It's also a useful reminder that private efforts, not multi-year centralized, externally imposed long-term business plans, are the real innovation drivers in Canada. 

Graham Gibbs. Photo c/o My Canada.
Our space industry and Federal government should take note. 
  • Of course, not every public policy maker is willing to dismiss the subtle esteem and influence they inherit through their position.
An example of this would be Canada's recently retired space agency representative in Washington DC, Graham Gibbs who, as outlined in the September 7th, 2017 SpaceQ post, "Rationale and Framework for a Canadian National Space Policy," has taken it upon himself to critique the August 2017 Space Advisory Board (SAB) report "Consultations on Canada’s Future in Space: What We Heard." 
That report, as outlined in the August 25th, 2017 post, "Space Advisory Board Report: "Sound and Fury, Signifying Nothing" Except that Board Members Want to Keep their Jobs'," was mostly about SAB members coming clean and admitting they weren't done yet, but wanted a chance to complete their report and retain their positions. 
But Gibbs, while mostly focused on what to clarify and who to include when writing the final report, also noted some useful and until now mostly unacknowledged context.
Chief is the fact that the SAB had been tasked only to "inform a national space policy" which is all about offering suggestions regarding procedures and generating public support for existing policies; but doesn't include defining or creating any new ones. 
Unfortunately, the development of new policies was kinda what most of the participants were really looking for.
However, and as mentioned in this blog numerous times in the past, "space policies" are highly political discussions which often demand new ideas, new funding and additional incentives to bring aboard longstanding government stakeholders and/or contractors. 
Our current domestic space industry, hasn't really ever been able to lead the government towards crafting one, although there have been several recent attempts.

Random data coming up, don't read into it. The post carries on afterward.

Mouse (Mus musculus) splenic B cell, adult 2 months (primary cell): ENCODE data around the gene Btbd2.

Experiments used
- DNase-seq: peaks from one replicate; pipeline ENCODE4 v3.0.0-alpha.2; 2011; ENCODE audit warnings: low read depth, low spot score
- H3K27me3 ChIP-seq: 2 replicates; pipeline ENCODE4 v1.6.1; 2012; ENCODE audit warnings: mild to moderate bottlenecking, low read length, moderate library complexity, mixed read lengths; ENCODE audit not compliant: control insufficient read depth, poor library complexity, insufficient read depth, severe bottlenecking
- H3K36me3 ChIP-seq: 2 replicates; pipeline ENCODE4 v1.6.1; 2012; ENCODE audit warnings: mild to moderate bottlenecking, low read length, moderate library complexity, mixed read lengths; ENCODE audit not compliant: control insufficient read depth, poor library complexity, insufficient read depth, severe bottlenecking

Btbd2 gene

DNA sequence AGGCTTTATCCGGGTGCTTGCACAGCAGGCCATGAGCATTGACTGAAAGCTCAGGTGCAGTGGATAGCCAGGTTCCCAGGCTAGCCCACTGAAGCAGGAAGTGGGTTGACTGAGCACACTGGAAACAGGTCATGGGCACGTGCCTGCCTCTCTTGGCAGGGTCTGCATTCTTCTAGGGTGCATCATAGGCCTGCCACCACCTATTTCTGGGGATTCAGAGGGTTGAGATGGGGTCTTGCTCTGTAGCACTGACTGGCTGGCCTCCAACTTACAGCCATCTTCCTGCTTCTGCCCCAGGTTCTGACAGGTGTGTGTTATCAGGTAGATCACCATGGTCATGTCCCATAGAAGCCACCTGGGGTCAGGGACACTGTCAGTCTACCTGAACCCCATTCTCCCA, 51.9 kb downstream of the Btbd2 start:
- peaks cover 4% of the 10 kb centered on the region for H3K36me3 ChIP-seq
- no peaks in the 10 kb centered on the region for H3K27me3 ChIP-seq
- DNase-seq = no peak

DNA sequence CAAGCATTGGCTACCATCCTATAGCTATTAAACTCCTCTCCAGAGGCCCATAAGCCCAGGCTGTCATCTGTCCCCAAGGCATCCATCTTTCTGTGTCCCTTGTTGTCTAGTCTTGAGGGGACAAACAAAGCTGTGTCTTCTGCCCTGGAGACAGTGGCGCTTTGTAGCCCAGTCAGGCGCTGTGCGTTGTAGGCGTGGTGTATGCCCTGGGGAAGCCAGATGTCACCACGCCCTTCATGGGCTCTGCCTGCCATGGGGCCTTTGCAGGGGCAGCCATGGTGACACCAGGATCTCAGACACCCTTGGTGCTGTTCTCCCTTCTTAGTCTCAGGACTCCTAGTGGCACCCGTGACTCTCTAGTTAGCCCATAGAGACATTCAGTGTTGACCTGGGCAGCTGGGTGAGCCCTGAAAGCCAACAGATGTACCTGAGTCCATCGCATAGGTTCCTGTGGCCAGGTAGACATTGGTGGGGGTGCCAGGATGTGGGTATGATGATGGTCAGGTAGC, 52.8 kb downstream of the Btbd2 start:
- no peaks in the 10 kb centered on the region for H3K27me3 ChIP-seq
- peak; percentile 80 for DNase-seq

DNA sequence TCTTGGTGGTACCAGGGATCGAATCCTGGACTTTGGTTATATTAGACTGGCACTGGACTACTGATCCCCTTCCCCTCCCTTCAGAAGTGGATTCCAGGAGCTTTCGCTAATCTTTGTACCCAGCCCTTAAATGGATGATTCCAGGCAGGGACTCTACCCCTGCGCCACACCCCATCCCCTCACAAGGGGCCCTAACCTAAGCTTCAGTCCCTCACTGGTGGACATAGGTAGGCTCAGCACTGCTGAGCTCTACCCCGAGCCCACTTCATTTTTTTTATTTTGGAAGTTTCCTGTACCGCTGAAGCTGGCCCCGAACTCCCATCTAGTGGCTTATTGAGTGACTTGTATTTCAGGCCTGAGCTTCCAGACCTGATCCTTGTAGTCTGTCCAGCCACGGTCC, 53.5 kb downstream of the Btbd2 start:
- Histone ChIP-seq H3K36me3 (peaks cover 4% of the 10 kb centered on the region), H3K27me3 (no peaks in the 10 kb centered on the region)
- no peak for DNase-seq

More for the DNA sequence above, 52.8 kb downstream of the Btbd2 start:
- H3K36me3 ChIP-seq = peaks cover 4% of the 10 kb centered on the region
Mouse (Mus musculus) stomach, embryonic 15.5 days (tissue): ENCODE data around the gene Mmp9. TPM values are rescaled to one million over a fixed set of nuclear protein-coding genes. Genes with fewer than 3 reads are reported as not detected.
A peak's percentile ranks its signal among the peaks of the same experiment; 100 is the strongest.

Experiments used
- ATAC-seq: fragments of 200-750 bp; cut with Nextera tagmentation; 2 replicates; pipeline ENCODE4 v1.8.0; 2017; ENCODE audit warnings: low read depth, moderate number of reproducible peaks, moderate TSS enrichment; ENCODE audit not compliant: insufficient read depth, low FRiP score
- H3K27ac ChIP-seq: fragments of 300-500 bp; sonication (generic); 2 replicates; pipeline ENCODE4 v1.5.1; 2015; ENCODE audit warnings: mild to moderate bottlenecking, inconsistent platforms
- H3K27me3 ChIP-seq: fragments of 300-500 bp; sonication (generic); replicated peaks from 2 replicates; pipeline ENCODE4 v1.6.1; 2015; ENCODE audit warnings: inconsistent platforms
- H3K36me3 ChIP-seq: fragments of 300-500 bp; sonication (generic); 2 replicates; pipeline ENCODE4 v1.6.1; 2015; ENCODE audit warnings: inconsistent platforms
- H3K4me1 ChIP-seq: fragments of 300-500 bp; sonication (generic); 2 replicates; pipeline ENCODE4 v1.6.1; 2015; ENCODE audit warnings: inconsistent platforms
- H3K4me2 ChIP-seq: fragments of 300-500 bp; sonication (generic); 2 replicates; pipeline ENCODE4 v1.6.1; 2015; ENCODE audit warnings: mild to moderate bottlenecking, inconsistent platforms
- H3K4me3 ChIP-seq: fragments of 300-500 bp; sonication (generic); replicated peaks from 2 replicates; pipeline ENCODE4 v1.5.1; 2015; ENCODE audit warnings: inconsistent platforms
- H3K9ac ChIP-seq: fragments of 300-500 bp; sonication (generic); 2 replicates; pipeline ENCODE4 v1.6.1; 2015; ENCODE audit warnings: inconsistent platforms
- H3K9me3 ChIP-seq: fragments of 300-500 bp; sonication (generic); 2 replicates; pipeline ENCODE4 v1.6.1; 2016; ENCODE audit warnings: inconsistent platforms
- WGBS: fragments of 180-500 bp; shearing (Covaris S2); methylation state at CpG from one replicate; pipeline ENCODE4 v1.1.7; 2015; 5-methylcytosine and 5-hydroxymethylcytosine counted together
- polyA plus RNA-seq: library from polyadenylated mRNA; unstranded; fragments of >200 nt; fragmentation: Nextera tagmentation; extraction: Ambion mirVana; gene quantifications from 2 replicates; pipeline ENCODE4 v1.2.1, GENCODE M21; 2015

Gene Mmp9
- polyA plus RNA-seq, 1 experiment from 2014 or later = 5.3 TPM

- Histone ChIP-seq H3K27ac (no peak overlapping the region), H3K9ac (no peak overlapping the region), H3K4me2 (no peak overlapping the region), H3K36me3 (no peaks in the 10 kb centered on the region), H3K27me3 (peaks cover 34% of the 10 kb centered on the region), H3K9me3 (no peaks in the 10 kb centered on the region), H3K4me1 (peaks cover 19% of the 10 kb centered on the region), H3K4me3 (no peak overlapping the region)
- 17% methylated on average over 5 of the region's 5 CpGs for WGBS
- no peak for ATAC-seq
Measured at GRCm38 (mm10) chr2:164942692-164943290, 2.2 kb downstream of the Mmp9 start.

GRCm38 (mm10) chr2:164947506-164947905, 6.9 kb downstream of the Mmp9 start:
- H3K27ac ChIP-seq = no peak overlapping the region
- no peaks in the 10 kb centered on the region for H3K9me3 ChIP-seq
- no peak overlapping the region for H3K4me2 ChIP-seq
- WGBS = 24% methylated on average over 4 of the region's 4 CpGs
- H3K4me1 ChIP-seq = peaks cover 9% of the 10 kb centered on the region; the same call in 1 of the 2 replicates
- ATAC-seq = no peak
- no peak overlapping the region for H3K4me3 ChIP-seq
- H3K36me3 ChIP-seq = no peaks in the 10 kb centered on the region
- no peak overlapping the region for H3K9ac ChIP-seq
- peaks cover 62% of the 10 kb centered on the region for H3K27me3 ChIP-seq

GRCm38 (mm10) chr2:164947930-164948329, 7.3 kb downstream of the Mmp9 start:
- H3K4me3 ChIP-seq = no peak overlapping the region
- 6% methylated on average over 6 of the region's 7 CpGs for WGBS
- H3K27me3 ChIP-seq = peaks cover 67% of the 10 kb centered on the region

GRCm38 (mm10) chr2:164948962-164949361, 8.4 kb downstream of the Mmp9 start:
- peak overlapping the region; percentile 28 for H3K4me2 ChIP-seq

A scanned copy of the lower section of page three of the September 13th, 2015 Toronto Star. As outlined in the article, both the federal NDP and the federal Liberal party committed to developing a long-term space plan (LTSP) during the October 2015 Federal election. As reported in the January 19th, 2013 post, "Praising Steve MacLean," the last LTSP, developed in secrecy by then CSA president Steve MacLean in 2009, was rejected by the federal government because of its high cost, and finally superseded by the David Emerson led aerospace review in 2012. LTSP's  Scan c/o the Toronto Star
Most notable were the 2012 David Emerson led Aerospace Review and the 2015 election promises from both the Federal Liberal and NDP parties to craft a new "long-term space plan" if elected.
Initially, the new SAB, announced in spring 2016, was considered to be the Liberal fulfillment of this political promise. 
Now its not, although Gibbs is perhaps the first to acknowledge this publicly.
Gibbs also noted that the last Federal government space policy document was a 1974 document issued by the then Ministry of State for Science and Technology (MOSST). All the rest, including the various long-term space plans (but with the notable exception of the 2012 David Emerson led Aerospace Review, which he called "a good start") were simply documents designed to "inform" but not alter.
Now that the most current SAB report has been publicly denounced as being as dead as the parrot in the Python sketch, the stage is now set for SAB conclusions to be disavowed by the Federal government, no matter what they might eventually end up looking like.
And now we also know why the original SAB, as announced in the November 19th, 2014 post, "Industry Minister Moore Announces Space Advisory Board Members," never published a final report.
They were just too smart. 
A cluster of three two-chamber RD-250 (8D518) engines formed a six-chamber RD-251 (8D723) propulsion system of the R-36 rocket. Image c/o RussianSpaceWeb.